Biology 202
1998 First Web Reports
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Near-Death Experiences

Jennifer Sabo

The near-death experience further depicts the ongoing debate between science and religion. While the near-death experience is definitely biology-based, many individuals associate it with a religious phenomenon.

A neurobiological model of the near-experience consists of a "perception of separation from the body" (1). One can sense "moving through a dark space or tunnel" (2). Another feature is hallucinations such as "God as light" and angels (1). Some individuals also claim to hear noises at the beginning of the near-death experience and later encounter "mystical states" which are often peaceful (1).

Near-death experiences can be described as an "altered state of consciousness" due to neuronal activity (1). A "dissociative" drug, ketamine induces the near-death experience and "profound religious experiences" due to mechanisms at the "mind-brain interface" (1-McGuire et al., 1995). Near-death experiences arise from the a blockage of the neurotransmitter, glutamate, by N-methyl-D-aspartate receptors (1). A surge of glutamate, which overactivates N-methyl-D-aspartate, is caused by "low oxygen, low blood flow, low blood sugar, and temporal lobe epilepsy" (1). These experiences also bring about a rush of ketamine-like chemicals which alter consciousness by binding to the cells and prolonging their life (1).

Near-death experiences can be prevented during surgery by the "co-administration of sedatives which produce 'true' unconsciousness rather than dissociation" (1-Reich and Silvay, 1989). However, ketamine when used alone can generate near-death experiences: "'An anaesthetist observed: 'Ketamine allows some to reason that...the strange, unexpected intensity and unfamiliar dimension of their experience means they have died..'" (1-Collier, 1981, p 552).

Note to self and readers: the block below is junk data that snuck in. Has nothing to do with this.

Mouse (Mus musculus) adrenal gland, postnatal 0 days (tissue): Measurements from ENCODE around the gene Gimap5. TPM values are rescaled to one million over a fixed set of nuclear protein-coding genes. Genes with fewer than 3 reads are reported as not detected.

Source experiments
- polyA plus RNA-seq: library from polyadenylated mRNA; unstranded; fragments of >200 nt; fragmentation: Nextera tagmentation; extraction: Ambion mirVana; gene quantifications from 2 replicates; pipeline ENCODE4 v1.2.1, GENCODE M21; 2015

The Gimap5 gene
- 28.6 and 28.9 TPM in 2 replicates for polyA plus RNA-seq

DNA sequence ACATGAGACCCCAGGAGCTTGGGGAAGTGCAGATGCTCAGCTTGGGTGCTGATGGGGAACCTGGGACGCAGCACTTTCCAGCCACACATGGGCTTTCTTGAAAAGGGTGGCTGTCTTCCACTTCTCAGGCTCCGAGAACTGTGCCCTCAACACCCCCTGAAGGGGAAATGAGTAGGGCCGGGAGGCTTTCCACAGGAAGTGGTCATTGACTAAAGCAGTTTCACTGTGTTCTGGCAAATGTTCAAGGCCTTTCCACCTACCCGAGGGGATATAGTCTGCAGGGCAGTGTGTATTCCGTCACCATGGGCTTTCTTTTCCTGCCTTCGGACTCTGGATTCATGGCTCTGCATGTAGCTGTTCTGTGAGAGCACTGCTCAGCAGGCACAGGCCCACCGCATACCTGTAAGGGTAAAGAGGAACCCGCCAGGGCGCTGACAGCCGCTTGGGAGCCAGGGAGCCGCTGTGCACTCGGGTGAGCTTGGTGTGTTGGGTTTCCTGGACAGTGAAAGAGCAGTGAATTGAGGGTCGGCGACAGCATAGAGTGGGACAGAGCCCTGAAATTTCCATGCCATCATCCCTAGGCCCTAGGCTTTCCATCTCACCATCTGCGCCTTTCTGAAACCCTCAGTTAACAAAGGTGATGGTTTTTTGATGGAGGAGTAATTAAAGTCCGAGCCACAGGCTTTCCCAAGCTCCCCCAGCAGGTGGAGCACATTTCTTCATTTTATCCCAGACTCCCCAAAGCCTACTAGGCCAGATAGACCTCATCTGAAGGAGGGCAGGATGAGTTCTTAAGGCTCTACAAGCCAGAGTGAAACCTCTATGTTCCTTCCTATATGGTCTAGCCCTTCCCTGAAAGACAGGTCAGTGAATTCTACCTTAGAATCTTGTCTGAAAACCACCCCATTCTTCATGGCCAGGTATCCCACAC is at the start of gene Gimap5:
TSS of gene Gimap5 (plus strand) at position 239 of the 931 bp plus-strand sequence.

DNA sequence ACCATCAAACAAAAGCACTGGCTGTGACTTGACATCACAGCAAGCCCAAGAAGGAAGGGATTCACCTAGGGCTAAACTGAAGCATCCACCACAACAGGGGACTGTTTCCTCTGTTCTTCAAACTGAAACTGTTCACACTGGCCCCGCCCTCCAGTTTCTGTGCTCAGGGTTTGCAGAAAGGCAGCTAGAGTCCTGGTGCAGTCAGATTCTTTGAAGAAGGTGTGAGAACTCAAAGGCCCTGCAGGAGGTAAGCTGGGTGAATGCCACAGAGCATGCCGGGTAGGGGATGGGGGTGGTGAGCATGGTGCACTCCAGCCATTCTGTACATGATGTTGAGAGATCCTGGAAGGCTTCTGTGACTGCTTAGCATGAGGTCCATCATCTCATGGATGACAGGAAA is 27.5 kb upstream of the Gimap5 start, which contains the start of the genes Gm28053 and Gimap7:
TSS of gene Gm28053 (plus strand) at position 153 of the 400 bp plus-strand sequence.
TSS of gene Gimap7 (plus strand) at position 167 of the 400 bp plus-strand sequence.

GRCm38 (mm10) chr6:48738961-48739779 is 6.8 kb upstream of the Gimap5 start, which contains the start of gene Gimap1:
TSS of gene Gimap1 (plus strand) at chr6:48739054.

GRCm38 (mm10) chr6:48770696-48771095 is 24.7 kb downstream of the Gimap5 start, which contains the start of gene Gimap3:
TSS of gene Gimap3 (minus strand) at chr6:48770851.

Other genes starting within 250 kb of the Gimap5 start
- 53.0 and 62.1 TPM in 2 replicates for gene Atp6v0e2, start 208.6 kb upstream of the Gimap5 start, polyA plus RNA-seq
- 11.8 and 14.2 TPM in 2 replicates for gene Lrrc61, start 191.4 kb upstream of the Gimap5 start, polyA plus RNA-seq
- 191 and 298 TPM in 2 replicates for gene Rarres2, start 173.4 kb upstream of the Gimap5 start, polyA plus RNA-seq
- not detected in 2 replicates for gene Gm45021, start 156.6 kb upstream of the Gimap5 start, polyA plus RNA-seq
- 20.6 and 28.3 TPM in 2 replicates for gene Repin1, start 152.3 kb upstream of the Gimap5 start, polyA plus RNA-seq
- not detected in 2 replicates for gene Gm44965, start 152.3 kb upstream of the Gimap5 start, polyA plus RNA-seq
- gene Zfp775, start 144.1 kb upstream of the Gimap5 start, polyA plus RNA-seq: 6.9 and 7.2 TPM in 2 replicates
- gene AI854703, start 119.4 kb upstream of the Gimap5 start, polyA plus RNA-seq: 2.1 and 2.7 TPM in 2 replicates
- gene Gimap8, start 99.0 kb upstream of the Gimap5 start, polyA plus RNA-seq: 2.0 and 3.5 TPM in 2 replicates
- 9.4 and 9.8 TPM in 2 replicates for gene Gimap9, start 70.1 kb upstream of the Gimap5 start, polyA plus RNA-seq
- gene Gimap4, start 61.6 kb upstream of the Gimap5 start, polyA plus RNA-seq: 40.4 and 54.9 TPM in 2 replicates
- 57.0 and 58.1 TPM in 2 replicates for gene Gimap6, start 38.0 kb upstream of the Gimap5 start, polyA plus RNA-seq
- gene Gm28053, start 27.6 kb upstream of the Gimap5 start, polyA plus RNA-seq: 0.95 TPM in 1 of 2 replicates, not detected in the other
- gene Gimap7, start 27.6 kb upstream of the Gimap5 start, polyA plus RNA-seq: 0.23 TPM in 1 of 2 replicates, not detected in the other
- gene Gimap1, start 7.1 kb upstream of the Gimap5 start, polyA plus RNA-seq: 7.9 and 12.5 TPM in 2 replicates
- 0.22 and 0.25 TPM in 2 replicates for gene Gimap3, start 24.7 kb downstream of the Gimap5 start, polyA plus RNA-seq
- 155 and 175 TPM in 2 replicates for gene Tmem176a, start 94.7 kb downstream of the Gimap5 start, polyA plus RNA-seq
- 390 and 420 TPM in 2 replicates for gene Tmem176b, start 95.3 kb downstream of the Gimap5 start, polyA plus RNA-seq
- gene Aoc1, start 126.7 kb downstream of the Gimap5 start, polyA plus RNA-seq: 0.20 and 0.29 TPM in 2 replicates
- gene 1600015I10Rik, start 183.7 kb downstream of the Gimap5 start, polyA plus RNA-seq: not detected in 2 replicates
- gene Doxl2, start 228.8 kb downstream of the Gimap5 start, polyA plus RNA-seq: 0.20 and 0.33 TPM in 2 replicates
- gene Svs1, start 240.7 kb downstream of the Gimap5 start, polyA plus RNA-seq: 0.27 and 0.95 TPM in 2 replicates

Ketamine binds to the phencyclidine site of the N-methyl-D-aspartate receptor which in turn influences "cognitive processing, memory, and perception" in the temporal and frontal lobes (1). Moreover, ketamine administration prevents "excitotoxicity", or "brain cell" damage, which is induced by N-methyl-D-aspartate receptors during epilepsy and psychoses (1). Like ketamine, endopsychosines (other chemicals in the brain) bind to N-methyl-D-aspartate receptors where magnesium and zinc ions play significant roles (1).

I agree with the "scientific paradigm" discussed in this paper: "Within a scientific paradigm, it is not possible, that 'the spirit rises out of the body leaving the brain behind, but somehow still incorporating neuronal functions such as sight, hearing and proprioception'" (1-Morse, 1989). Furthermore, if the near-death experience is attributed to a religious phenomenon, we must find a paradigm which encompasses all religions, cultures, and races (1).

The near-death experience sparked my interest during the television program, "Turning Point", which portrayed the controversy between the scientific and religious elements of near-death experiences. "Turning Point" illustrated firsthand accounts of near-death experiences and discussions with esteemed scientists who discredited the religious feeling of the experiences. According to "Turning Point", some hospitals have installed electronic message boards in operating rooms where one can see them only if they are floating like in a near-death experience. However, not a single individual has reported seeing the electronic message boards, which are changed regularly with new messages as stated by "Turning Point".

WWW Sources

1. Using Ketamine to Induce the Near-Death Experience: Mechanism of Action and Therapeutic Potential

2. The Near-Death Experience

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